What if I were to tell you that there was a Midlands production of a show that won 10 Tony Awards, setting a Broadway record that went unbroken for 37 years? What if I added that a recent revival starring Bette Midler — who was later replaced by Bernadette Peters — ran another year and a half in New York, and garnered another four Tonys from 10 nominations? Would I intrigue you further by mentioning that the composer/lyricist was Jerry Herman, who won the Tony for his musical adaptation of La Cage aux Faux, and that the script was based on a play by multiple Pulitzer-winner Thornton Wilder?
What if I then were to reveal that the play in question is Hello, Dolly!? Much like the common reaction to rock concerts from classic groups such as the Eagles, Fleetwood Mac, and the Steve Miller Band, there it’s a title that’s likely to elicit conflicting views, but few would stem from the actual content of the material. Instead, the question at hand would be how relevant can a G-rated musical from an earlier era be for audiences in 2019? Does inherent musical and comedic value persist and endure, even as societal mores and tastes evolve?
I can provide no definitive answer. But I can confidently state that I enjoyed opening night for Hello, Dolly! at Town Theatre. Then again, I really, really like the Eagles, too.
All the principal roles are double-cast. The cast witnessed for this review performs on Thursdays and Fridays.
For the few who may have missed reruns of the Oscar-winning film adaptation with Barbra Streisand as Dolly, or who may only know the hit recording of the title track as performed by Louis Armstrong, the plot is quite straightforward. Prosperous merchant Horace (Bill DeWitt) employs the services of matchmaker Dolly Levi (Kathy Hartzog) in turn-of-the-century Yonkers, New York, but the widowed Dolly sets out to claim Horace for herself. Along the way, she ensures that his histrionic niece (Grace Sawicki) — fearful that she will be an old maid at 18 — ends up with her boyfriend (Alex Cone), and that his geeky clerks Cornelius (Paul Black) and Barnaby (Zachary Linick) find love with two adorable geekettes, milliner Irene (Cortlin Collins) and her assistant Minnie (Emily Clelland.)
Hartzog and DeWitt are veteran Midlands characters actors with dozens of credits apiece. On opening night, neither tried to sing like Streisand or Sinatra, nor did they attempt any sort of New York accent, but both knew how to milk a lyric for every drop of humor, and to keep the audience in the figurative palms of their hands.
Musical prowess was instead found in the quartet of young lovers, with the foursome capturing shy awkwardness and ineptitude in their dialogue, but revealing the earnest intent of their emotions though lovely harmonies and exuberant dance moves, courtesy of musical director Kathy Seppamaki and choreographer Christy Shealy Mills. A particularly intricate number involving the hustle and bustle of waiters at a posh restaurant drew the most applause from the audience — that is, until a visibly appreciative and touched Hartzog took her final bow.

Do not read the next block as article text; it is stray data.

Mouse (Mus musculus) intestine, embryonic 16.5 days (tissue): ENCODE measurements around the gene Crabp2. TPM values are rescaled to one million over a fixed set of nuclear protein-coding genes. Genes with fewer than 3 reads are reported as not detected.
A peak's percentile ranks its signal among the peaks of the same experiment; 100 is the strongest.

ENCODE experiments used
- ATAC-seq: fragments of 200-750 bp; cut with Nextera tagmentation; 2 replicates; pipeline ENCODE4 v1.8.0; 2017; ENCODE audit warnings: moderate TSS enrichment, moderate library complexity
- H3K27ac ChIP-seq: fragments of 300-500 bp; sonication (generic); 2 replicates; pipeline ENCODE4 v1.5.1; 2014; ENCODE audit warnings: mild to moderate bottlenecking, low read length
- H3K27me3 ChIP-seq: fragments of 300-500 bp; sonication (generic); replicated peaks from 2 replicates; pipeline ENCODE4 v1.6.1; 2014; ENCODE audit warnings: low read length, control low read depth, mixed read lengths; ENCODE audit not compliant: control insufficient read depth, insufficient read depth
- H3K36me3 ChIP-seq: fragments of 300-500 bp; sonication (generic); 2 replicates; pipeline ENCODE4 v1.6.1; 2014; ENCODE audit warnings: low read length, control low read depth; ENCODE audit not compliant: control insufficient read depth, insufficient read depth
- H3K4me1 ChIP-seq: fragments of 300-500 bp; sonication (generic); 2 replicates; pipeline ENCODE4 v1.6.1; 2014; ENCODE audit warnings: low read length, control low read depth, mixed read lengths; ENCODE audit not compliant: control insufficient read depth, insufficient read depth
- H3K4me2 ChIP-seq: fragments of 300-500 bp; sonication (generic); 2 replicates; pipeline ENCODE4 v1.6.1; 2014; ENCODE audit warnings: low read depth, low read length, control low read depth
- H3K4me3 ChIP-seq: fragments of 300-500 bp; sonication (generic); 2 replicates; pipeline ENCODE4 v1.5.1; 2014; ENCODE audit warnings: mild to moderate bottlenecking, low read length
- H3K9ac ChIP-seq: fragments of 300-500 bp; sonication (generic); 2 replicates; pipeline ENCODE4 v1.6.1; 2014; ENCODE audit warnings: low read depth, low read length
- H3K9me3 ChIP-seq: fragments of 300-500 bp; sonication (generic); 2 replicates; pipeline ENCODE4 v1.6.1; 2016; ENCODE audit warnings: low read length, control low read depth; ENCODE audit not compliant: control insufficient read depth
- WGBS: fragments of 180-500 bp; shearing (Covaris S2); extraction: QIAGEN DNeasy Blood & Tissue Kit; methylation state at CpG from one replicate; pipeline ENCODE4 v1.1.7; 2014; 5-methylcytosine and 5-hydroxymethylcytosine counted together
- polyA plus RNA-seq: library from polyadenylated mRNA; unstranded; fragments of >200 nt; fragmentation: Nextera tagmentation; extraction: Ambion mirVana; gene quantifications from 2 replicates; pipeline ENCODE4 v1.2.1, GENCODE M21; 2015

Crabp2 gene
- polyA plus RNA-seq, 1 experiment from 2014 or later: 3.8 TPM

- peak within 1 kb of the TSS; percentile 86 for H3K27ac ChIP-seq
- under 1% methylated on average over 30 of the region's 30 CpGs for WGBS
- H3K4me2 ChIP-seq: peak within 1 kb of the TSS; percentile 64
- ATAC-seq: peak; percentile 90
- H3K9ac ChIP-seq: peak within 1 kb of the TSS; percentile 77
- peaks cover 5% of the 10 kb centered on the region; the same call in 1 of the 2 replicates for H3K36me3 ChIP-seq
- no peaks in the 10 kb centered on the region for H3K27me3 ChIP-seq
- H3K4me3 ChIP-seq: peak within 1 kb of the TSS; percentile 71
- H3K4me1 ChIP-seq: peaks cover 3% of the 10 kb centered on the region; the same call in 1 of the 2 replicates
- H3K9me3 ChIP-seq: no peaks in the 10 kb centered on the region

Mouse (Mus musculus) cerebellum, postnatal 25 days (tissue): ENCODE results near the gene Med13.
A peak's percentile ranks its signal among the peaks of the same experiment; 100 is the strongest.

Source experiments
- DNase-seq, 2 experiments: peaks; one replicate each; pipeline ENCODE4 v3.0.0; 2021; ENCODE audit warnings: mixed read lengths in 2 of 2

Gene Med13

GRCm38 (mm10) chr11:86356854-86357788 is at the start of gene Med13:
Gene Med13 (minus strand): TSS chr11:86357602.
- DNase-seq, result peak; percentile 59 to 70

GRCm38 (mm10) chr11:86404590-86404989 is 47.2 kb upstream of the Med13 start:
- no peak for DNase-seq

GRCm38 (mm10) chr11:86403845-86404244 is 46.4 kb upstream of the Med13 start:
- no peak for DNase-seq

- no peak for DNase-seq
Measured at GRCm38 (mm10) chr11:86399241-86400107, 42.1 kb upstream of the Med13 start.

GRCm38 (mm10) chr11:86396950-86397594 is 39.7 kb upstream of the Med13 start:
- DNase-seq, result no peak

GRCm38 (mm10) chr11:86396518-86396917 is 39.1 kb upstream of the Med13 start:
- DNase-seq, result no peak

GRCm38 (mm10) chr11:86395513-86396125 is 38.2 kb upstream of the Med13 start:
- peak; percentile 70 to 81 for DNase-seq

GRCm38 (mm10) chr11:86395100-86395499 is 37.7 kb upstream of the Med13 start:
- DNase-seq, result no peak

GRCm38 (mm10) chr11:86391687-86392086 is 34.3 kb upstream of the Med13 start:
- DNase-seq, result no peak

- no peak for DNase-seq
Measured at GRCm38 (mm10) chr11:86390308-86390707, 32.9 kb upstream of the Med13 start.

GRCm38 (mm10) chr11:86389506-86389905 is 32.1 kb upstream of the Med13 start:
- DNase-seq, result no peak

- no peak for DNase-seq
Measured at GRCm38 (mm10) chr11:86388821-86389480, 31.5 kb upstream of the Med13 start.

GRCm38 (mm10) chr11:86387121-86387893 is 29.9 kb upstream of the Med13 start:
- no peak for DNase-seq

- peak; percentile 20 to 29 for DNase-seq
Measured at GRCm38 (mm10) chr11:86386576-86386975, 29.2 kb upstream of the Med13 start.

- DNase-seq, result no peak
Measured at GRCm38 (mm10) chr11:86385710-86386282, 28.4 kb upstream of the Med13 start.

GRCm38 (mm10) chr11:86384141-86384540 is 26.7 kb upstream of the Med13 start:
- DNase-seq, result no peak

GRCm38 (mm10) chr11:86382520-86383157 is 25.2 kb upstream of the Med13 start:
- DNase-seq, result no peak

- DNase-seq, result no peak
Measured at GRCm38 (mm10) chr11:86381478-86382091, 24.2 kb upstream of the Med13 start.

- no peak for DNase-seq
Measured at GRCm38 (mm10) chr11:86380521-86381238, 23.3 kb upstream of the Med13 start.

There were plenty of familiar tunes in Herman’s score, including “Elegance” and “It Only Takes a Moment,” but for me the vocal highlight was the wistful “Ribbons Down My Back,” with Collins singing alone in front of a strikingly pretty backdrop of teal and lavender lighting created by Harrington. Excellent wigs and hair design by David Swicegood and detailed costumes by Billy Bishop and Sophie Smith successfully contributed to the show’s visual authenticity.
Scenic designer Danny Harring made excellent choices for his set, employing projections to establish locales in the city, outlines of rugged beams and rafters for Horace’s store, and delicate patterns of arches and half-moons to suggest the elegant window panes at Irene’s shop.
With capers and hijinks involving mistaken identity, and seemingly mismatched pairs of young lovers, the story played out like a farce, in the same vein as romantic intrigue found in the works of everyone from Shakspeare to Plautus. Director Allison McNeely’s cast embraced the conventions of the genre without sacrificing the sincerity of the characters’ emotions and motivations.
Herman’s score is a product of the era in which it was composed, i.e. mainstream Broadway of the early-1960s, but was bouncy and quite hummable. It occurred to me that this recognizable style has contributed significantly to the success in recent years of animated Disney musicals, which are praised for capturing the ambience of classic stage musicals such as this one.
Perhaps, as with trends in the appreciation of popular music, contemporary audiences discovering Hello, Dolly! for the first time may not even realize that they’re not supposed to enjoy older shows, and will be able to appreciate the material for its sheer entertainment value.
What: Hello, Dolly!
Where: Town Theatre, 1012 Sumter St.
When: Through Sept. 22
Price: $25 ($20 for seniors and students; $15 youth 17 and under)
More: 803-799-2510, towntheatre.com